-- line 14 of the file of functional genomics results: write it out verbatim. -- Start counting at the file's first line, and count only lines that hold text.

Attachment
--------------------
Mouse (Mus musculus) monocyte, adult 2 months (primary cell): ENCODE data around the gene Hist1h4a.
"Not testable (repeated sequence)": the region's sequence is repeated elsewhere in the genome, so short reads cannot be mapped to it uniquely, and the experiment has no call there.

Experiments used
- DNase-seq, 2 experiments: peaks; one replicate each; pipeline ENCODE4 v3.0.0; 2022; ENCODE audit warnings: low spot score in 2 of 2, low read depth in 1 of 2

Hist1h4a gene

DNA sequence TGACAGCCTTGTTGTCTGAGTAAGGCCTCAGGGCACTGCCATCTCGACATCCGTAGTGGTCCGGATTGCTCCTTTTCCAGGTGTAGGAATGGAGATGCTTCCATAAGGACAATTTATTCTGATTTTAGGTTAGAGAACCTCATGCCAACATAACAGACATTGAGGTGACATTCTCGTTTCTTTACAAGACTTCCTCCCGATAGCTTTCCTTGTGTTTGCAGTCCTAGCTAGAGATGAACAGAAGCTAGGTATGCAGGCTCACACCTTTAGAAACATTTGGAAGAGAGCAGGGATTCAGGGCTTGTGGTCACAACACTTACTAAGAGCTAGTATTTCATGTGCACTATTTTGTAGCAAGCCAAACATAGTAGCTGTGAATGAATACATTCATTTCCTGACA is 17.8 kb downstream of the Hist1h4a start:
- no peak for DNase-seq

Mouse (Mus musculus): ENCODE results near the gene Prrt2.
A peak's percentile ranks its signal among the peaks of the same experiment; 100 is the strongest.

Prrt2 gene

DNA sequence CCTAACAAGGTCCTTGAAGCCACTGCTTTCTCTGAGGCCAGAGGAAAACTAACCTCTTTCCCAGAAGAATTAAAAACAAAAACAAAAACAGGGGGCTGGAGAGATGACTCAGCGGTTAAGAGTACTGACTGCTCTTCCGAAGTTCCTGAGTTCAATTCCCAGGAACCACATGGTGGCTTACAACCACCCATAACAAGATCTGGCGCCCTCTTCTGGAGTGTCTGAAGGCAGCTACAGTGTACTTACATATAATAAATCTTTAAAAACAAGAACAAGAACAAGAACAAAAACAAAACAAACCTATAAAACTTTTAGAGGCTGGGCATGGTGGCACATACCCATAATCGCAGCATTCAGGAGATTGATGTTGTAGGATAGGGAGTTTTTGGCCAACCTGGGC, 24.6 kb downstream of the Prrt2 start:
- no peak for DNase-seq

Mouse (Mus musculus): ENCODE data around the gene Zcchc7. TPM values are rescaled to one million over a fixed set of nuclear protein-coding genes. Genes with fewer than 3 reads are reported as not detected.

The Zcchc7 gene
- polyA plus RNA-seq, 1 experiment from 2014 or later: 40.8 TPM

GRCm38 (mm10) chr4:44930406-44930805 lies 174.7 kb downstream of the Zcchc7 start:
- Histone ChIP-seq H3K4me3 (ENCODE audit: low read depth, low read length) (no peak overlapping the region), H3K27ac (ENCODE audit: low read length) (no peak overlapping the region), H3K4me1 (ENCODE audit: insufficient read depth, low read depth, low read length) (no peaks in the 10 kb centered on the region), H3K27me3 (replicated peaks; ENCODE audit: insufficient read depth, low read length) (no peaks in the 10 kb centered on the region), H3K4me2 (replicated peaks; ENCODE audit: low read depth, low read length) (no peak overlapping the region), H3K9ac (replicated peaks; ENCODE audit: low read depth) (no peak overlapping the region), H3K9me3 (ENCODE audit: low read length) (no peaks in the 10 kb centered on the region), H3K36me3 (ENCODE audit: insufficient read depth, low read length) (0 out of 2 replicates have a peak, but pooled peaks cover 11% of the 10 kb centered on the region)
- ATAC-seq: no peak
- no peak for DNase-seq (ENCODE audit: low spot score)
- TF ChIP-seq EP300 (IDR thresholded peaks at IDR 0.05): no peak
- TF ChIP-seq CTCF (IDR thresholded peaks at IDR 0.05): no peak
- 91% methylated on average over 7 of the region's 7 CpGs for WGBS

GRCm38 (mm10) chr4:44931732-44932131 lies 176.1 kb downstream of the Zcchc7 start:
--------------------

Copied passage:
The Zcchc7 gene